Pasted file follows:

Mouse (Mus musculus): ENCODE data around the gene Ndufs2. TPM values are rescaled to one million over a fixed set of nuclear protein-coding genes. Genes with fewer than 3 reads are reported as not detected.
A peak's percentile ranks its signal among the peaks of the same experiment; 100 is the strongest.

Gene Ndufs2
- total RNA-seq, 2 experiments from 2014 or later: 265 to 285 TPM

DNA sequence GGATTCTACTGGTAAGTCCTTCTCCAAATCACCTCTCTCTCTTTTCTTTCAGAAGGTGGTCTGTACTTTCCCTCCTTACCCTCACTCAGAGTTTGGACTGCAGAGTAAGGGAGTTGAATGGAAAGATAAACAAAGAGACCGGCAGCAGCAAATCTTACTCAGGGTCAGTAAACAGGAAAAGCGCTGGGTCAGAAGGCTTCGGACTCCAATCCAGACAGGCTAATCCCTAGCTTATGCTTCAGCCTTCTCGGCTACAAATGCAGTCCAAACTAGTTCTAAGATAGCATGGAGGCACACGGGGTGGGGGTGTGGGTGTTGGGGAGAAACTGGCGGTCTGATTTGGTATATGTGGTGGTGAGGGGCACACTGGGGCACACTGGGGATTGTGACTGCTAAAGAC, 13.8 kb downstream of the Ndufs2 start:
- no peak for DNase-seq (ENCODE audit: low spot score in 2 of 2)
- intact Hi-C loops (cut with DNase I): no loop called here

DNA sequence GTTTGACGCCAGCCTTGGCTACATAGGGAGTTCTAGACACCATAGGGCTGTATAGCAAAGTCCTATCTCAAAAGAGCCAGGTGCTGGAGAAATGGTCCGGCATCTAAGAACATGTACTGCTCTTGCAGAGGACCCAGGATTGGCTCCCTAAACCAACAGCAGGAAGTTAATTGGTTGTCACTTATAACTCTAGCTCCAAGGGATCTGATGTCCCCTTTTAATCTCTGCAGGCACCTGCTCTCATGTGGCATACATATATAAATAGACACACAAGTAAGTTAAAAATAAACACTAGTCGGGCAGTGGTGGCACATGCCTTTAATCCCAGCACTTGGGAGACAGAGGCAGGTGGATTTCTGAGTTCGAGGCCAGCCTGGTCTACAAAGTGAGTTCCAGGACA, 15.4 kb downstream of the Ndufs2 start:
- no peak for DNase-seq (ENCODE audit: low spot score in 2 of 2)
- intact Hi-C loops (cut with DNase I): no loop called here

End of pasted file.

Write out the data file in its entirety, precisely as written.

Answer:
Mouse (Mus musculus): ENCODE data around the gene Ndufs2. TPM values are rescaled to one million over a fixed set of nuclear protein-coding genes. Genes with fewer than 3 reads are reported as not detected.
A peak's percentile ranks its signal among the peaks of the same experiment; 100 is the strongest.

Gene Ndufs2
- total RNA-seq, 2 experiments from 2014 or later: 265 to 285 TPM

DNA sequence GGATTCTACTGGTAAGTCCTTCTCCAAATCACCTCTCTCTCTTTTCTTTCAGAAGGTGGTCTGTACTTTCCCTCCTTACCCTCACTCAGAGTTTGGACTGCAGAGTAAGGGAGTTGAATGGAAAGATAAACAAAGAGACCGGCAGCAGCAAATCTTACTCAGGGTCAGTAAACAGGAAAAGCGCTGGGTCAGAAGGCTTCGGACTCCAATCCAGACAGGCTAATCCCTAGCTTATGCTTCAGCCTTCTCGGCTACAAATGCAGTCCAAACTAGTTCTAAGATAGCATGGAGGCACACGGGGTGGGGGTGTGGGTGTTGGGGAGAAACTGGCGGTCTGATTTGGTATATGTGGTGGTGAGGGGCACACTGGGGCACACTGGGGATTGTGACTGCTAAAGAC, 13.8 kb downstream of the Ndufs2 start:
- no peak for DNase-seq (ENCODE audit: low spot score in 2 of 2)
- intact Hi-C loops (cut with DNase I): no loop called here

DNA sequence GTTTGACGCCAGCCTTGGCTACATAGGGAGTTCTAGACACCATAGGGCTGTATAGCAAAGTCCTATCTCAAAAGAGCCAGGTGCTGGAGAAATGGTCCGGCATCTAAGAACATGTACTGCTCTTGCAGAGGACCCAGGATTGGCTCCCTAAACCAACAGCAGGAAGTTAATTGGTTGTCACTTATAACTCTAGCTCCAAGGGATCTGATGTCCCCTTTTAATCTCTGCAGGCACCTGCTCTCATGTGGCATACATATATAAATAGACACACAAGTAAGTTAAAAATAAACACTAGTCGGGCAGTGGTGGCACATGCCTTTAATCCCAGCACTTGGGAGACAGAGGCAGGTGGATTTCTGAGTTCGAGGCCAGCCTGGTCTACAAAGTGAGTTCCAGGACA, 15.4 kb downstream of the Ndufs2 start:
- no peak for DNase-seq (ENCODE audit: low spot score in 2 of 2)
- intact Hi-C loops (cut with DNase I): no loop called here